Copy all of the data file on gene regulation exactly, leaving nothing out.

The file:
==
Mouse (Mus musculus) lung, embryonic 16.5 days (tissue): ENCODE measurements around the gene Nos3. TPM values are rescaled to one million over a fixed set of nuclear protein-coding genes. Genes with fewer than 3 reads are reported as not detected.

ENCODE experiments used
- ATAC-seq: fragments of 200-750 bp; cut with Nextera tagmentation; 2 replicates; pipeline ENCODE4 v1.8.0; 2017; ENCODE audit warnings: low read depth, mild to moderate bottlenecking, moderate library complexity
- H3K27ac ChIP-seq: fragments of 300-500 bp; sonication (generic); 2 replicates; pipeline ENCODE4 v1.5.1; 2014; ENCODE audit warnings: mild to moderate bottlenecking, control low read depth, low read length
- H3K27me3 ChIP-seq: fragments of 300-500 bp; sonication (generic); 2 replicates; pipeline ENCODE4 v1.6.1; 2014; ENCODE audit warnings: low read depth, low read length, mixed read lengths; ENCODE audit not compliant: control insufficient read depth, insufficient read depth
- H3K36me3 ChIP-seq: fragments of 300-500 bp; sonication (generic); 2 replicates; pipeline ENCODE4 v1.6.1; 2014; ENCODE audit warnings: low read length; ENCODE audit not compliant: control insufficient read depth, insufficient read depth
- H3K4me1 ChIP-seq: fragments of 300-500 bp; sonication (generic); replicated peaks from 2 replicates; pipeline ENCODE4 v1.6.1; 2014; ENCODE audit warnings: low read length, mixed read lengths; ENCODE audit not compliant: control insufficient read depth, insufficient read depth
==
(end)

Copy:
Mouse (Mus musculus) lung, embryonic 16.5 days (tissue): ENCODE measurements around the gene Nos3. TPM values are rescaled to one million over a fixed set of nuclear protein-coding genes. Genes with fewer than 3 reads are reported as not detected.

ENCODE experiments used
- ATAC-seq: fragments of 200-750 bp; cut with Nextera tagmentation; 2 replicates; pipeline ENCODE4 v1.8.0; 2017; ENCODE audit warnings: low read depth, mild to moderate bottlenecking, moderate library complexity
- H3K27ac ChIP-seq: fragments of 300-500 bp; sonication (generic); 2 replicates; pipeline ENCODE4 v1.5.1; 2014; ENCODE audit warnings: mild to moderate bottlenecking, control low read depth, low read length
- H3K27me3 ChIP-seq: fragments of 300-500 bp; sonication (generic); 2 replicates; pipeline ENCODE4 v1.6.1; 2014; ENCODE audit warnings: low read depth, low read length, mixed read lengths; ENCODE audit not compliant: control insufficient read depth, insufficient read depth
- H3K36me3 ChIP-seq: fragments of 300-500 bp; sonication (generic); 2 replicates; pipeline ENCODE4 v1.6.1; 2014; ENCODE audit warnings: low read length; ENCODE audit not compliant: control insufficient read depth, insufficient read depth
- H3K4me1 ChIP-seq: fragments of 300-500 bp; sonication (generic); replicated peaks from 2 replicates; pipeline ENCODE4 v1.6.1; 2014; ENCODE audit warnings: low read length, mixed read lengths; ENCODE audit not compliant: control insufficient read depth, insufficient read depth